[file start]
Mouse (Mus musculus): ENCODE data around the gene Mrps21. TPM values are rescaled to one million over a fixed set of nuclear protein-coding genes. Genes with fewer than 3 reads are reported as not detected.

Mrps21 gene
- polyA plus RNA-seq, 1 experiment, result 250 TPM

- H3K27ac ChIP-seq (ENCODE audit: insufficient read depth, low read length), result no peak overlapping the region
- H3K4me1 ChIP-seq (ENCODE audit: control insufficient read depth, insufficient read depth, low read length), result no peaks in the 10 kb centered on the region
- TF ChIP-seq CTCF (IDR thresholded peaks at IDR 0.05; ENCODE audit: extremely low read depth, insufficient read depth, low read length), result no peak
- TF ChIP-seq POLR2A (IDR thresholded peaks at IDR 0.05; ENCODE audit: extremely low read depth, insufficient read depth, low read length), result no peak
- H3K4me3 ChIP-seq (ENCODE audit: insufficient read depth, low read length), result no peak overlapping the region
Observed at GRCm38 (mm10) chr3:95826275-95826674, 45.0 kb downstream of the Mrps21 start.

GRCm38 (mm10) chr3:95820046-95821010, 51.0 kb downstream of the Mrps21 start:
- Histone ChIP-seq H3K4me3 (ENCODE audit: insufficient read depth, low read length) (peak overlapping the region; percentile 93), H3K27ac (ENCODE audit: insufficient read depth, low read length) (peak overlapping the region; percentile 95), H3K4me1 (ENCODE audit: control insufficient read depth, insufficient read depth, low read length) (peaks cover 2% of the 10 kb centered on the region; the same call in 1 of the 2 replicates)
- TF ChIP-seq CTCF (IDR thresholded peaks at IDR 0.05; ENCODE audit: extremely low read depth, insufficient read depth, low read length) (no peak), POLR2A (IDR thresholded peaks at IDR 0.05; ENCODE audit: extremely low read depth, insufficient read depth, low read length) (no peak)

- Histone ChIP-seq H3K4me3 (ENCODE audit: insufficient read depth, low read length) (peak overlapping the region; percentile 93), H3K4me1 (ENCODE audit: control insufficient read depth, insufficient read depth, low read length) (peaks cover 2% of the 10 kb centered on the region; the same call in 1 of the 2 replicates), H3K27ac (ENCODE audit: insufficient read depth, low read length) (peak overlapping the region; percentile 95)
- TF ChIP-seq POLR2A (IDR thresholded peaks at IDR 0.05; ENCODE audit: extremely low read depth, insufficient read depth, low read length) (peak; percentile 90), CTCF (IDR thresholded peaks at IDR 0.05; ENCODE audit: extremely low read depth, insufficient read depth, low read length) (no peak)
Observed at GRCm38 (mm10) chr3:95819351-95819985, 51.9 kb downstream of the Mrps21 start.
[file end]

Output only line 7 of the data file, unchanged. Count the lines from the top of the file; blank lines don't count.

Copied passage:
- TF ChIP-seq POLR2A (IDR thresholded peaks at IDR 0.05; ENCODE audit: extremely low read depth, insufficient read depth, low read length), result no peak